Throughout much of my life, I have been surrounded by gifted individuals—my mother (artistically), my father (musically), and my brother (intellectually).  I believe this has helped me to recognize many “gifted” attributes.  As a teacher, I believe this experience will serve me well, as I always try to find the positive in every individual and experience. The students who have most challenged me have also intrigued me. I deconstruct them in my mind. “Does Desmond need extra help on this assignment? Or is he simply bored by material that’s beneath his abilities?” Regardless of the answer to those questions, Desmond deserves instruction that will meet his needs; he deserves differentiation, whether that means remediation or acceleration.

To the best of my ability, I will try to meet Desmond’s needs.

Reflections on Giftedness, Week 5

11 Jun

Tonight’s activity in which we attempted to identify and create educational plans for potentially gifted students was one of the most impactful exercises I have undertaken in my many semesters at UMW.  I really do enjoy these in-class collaborations, as I always learn something from hearing my classmates’ perspectives.

I’m happy to report that the elementary team didn’t give an outright “no” to any of the applicants—we simply requested more information from several.  For each referred “student,” we were able to identify potential areas of giftedness.  That word, “potential,” was the most important takeaway for me. However, that word also brings front and center an unanswered question:  how do we avoid over-identifying students?

Shouldn’t we try to find the best in all of our students?  Shouldn’t we look for areas in which they excel as we plan our lessons?

The information we were provided in our identification simulation really wasn’t enough to definitively identify most of the individuals as gifted. After all, being good at something—or liking a particular activity—doesn’t make a person gifted. It may, however, help us to identify potential areas of giftedness. This is exactly what happened to my daughter this year, when her general education teacher noticed a budding artistic talent that even I had overlooked.

One of our additional readings this week was a speech presented by the NAGC president in 2011.  I connected with what the speaker had to say about developing potential talents rather than lumping students into the “box” that is (or was?) a gifted program. That’s the box I attended, and it’s the one I still encounter in many schools today.  I would love to see a much greater emphasis on meeting the needs of each of our students and a lesser emphasis on preparing for end-of-term tests and SOLs.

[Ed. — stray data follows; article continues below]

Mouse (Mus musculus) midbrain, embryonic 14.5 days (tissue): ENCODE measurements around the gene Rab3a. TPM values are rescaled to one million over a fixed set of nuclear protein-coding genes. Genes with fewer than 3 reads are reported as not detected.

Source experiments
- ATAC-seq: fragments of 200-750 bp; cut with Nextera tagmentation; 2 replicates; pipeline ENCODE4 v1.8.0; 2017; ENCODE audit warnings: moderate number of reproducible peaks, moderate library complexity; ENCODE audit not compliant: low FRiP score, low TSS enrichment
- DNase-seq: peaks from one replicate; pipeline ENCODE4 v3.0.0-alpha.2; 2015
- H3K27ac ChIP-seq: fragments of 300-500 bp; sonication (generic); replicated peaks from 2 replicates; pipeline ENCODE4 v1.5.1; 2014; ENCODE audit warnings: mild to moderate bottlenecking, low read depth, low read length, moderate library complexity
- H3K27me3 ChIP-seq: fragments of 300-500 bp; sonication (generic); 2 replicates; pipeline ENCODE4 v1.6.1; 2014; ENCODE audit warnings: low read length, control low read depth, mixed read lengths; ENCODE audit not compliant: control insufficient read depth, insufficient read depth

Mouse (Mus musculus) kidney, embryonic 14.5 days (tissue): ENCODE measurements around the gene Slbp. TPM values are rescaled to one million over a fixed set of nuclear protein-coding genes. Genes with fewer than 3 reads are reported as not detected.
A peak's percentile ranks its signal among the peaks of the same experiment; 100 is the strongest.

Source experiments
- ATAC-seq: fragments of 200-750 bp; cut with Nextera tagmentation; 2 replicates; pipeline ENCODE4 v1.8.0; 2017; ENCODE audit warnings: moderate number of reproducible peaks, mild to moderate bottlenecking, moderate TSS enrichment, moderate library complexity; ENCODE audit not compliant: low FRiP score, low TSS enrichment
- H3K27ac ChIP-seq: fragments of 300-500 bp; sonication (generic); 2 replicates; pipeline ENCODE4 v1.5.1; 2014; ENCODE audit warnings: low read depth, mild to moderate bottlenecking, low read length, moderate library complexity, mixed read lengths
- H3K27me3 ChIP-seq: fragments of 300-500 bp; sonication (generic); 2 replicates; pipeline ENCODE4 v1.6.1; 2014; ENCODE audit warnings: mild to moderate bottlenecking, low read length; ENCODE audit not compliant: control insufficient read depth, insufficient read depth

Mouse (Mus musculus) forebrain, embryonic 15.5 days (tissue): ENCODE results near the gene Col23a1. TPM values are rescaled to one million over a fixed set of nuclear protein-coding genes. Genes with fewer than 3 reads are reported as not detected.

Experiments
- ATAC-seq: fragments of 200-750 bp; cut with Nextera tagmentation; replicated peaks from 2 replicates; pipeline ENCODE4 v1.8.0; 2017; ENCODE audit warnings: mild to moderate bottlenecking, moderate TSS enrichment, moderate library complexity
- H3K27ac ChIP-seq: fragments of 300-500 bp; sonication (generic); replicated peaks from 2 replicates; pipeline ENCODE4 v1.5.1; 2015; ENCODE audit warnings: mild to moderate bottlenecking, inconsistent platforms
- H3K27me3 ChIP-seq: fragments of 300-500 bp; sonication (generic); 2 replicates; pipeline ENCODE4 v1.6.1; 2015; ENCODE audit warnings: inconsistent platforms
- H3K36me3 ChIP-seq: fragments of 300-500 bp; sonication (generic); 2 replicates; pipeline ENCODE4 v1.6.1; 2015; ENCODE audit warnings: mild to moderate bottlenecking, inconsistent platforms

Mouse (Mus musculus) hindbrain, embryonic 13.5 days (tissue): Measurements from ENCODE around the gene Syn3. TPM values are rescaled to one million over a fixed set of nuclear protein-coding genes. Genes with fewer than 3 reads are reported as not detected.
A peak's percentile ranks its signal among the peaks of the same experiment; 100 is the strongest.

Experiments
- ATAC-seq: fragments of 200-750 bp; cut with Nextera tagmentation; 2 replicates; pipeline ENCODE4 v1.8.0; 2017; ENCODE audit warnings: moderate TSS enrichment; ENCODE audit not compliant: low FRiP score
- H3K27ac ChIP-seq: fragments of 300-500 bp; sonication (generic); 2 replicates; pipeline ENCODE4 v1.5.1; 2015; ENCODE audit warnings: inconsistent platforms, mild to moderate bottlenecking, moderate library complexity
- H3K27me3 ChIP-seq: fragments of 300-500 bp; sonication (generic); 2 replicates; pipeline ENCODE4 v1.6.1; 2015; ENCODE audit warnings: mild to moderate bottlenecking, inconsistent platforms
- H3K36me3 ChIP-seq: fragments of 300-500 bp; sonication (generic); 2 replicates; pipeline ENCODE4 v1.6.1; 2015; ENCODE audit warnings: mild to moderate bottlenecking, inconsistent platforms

But wouldn’t we all? Is it realistic to think that will ever happen?

All of our students would benefit if it did, but predicting that benefit and proving it are two entirely different things.

In my first semester back in school after a 17-year hiatus, I took four endorsement courses through Germanna Community College. One of my professors, whom I will always remember as the first and only history instructor at any level who inspired a love of the subject in me, demonstrated this differentiation on the very first day of class. One by one, she asked each of us to introduce ourselves and share something that marked us as individuals—particularly something we were good at or aspired to. Afterward, she went over the class syllabus; when she came to the “term paper” assignment, she moved back around the room, giving each and every one of us at least two or three ideas of subjects we may want to cover—or even alternate forms of the assignment—based on the interests we had shared. Professor Llewellyn continued this practice throughout the semester, playing to all of our strengths, not just those who were strong auditory learners. She attempted to find the potential in all of us.

So, as I look toward the fall, when I will work in the classroom full-time, one of my greatest goals (besides surviving, of course), will be to look for my students’ potential. Whether that means referring students for gifted programs or simply meeting their needs as individuals in my classroom, I do not yet know. I look forward to finding out.